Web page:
May it Please the Palate

Asian lettuce wraps

Nick Roumel, Nacht Law

There is one thing that gets me on my high horse more than anything — food snobbery. This takes many forms, from turning up one’s nose at the corner diner, to declaring and decreeing what types of ethnic food are “authentic.”

I have a pretty reliable guide to determining authentic food. If I can chew and swallow it, it’s probably authentic. I’ve always been an eat-first-and-ask-questions-later kind of guy, if you know what I mean. That helps me be open minded about food, for example when I grimace “Crunchy! What is it?” and the response I get is a chirp from deep in my belly.

I don’t even mind chain restaurants; I appreciate what they do. Almost always they were begun by some hard-working entrepreneur, whose joint became popular enough to open a second location, and then a third, and poof! Suddenly it became a chain.

Take P. F. Chang’s. I love their food. I recognize that I may not get Asian Lettuce Wraps at the foot of the Great Wall, but I do know I will generally like what they serve. Their name should be a tipoff to their cuisine – it is an amalgamation of the names of co-founders, Paul Fleming and Philip Chiang (they dropped the “i”).

Recently someone sent me a link to a recipe for Asian Lettuce Wraps demonstrated on the “Today Show.” It’s not exactly a P.F. Chang recipe, but was somewhat inspired by their own chicken lettuce wraps (which you can find here: Ginger_Chicken_Stir-Fry_Romaine_Wraps_recipe.pdf). This version is made with ground turkey (thigh meat has better flavor) but I also made a vegan version that was pretty good. These are my variations:

Asian Lettuce Wraps


1 head Bibb or romaine lettuce

1/2 cup chicken or vegetable broth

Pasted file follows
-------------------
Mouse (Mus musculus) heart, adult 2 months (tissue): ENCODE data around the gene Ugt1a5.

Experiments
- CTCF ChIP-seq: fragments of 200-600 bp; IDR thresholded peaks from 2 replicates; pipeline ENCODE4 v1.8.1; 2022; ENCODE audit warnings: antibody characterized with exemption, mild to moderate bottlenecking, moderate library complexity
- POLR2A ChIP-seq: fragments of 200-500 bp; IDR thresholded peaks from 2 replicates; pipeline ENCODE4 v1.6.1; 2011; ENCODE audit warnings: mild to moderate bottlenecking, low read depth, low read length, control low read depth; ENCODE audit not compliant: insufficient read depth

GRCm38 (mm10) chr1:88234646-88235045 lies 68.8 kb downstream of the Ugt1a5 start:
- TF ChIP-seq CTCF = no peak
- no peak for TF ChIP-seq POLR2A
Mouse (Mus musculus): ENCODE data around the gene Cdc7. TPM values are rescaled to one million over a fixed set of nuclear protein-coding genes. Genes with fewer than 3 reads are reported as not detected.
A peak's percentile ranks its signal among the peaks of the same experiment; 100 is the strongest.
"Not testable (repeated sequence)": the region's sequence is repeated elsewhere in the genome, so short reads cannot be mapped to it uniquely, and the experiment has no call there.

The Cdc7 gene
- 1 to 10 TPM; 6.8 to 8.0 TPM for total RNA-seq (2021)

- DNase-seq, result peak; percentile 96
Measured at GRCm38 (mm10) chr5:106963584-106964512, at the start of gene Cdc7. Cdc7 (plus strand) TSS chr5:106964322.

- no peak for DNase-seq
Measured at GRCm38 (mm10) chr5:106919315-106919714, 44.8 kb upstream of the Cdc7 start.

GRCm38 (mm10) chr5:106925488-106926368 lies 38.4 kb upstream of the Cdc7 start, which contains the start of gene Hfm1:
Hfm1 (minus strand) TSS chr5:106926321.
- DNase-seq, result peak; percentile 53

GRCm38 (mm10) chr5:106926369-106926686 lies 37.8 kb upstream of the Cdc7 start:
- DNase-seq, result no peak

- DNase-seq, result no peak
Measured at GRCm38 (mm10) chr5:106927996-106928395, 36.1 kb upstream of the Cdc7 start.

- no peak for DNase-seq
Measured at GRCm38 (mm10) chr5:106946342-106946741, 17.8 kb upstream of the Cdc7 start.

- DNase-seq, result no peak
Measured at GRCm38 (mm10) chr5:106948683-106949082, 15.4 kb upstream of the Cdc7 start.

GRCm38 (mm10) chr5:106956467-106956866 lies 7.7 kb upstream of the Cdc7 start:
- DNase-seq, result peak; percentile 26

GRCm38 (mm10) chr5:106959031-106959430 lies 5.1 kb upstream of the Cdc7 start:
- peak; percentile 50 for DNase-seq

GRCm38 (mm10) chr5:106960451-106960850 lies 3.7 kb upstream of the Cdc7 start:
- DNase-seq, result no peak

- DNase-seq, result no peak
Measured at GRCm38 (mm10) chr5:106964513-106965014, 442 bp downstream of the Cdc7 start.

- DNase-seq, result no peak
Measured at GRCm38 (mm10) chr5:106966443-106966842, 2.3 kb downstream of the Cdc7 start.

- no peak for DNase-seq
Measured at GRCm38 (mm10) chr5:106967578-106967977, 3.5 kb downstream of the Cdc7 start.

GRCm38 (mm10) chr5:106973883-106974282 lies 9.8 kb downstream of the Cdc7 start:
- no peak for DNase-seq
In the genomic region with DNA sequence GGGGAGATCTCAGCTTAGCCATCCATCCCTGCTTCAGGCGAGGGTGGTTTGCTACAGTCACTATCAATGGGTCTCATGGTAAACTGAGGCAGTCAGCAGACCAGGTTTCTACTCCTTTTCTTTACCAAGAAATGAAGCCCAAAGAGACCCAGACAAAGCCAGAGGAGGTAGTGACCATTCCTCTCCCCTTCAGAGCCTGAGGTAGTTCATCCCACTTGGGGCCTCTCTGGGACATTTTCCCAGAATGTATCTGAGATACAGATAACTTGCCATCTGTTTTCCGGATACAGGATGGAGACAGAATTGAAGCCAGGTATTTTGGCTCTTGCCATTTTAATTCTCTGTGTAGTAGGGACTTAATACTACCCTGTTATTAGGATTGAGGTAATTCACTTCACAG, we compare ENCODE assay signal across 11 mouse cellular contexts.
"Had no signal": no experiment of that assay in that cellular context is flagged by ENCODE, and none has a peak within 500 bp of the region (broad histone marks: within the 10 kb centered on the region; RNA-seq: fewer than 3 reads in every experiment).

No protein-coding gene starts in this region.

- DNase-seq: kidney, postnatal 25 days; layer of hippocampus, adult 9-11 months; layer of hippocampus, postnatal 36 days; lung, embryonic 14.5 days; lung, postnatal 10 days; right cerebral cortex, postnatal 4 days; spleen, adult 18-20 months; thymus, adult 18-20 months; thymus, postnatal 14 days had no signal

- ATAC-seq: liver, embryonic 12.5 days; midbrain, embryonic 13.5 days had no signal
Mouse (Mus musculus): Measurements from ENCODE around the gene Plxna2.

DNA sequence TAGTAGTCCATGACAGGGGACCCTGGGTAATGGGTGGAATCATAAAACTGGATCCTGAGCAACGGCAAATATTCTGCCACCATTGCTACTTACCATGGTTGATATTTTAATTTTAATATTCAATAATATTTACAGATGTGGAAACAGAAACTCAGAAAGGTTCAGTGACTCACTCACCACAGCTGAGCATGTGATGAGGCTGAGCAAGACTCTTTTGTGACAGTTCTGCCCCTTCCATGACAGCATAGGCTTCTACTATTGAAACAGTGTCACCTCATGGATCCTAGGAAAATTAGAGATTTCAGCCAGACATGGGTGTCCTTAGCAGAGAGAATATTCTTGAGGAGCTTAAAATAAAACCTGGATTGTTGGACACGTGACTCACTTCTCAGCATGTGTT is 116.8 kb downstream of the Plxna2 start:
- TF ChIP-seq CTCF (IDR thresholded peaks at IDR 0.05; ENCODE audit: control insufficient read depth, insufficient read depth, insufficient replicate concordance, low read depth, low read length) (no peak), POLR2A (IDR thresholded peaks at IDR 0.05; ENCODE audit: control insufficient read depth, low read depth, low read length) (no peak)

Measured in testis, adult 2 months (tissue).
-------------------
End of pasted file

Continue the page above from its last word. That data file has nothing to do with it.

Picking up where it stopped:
1/4 cup soy sauce

2 tablespoons brown sugar

1 tablespoon cornstarch

2 tablespoons peanut or vegetable oil

2 pounds ground turkey OR vegan meat

    substitute such as “Beyond Meat”

1 cup diced mushroom blend, such as

    shiitake, oyster, crimini

1 small bell pepper (green, red or any
    other color you prefer), finely diced

1 large carrot, finely diced

1 large celery stalk, finely diced

2 large garlic cloves, minced

1 tablespoon minced fresh ginger

1/4 cup finely chopped onions

For serving:
1/2 cup chopped peanuts

lime wedges

Sriracha or other hot sauce for serving


1. Separate the head of lettuce into individual leaves. Rinse and dry. Refrigerate them until ready to assemble and serve; keep dry inside a salad spinner or between paper towels.

2. Whisk the broth, soy sauce, sugar and cornstarch together in a small bowl and set aside.

3. Heat 1 tablespoon oil in a very large skillet or sauté pan over medium-high heat until shimmering. (A little more if using vegan “meat.”) Add the ground meat until it begins to brown, breaking it up into smaller pieces.

4. Add the bell pepper, carrot, celery, mushrooms, onions, garlic and ginger. Cook for 5 minutes until the vegetables start to soften.

5. Whisk in the reserved broth mixture and cook for a few more minutes to thicken the broth into a sauce.

6. Remove from the heat and spoon into lettuce leaves, garnishing with chopped peanuts, Sriracha, and squeezed lime as desired.

This reheats well and can be taken to lunch with the dried lettuce leaves in separate containers.

A note on “fake meats.” They can be found in the freezer section of your supermarket, and not all are vegan. Some are soy based; Quorn is sort of mushroom based; and “Beyond Meat” is soy free pea protein, a meat substitute that is becoming more popular.

I promise your belly will find this meal authentic — not to mention tasty. I even had a thought of stuffing my Thanksgiving turkey with it. Talk about an amalgamation!


Nick Roumel is a principal with Nacht, Roumel, Salvatore, Blanchard, and Walker PC, a litigation firm in Ann Arbor specializing in employment litigation. He also has many years of varied restaurant and catering experience, has taught Greek cooking classes, and writes a food/restaurant column for “Current” magazine in Ann Arbor. He can be reached at His blog is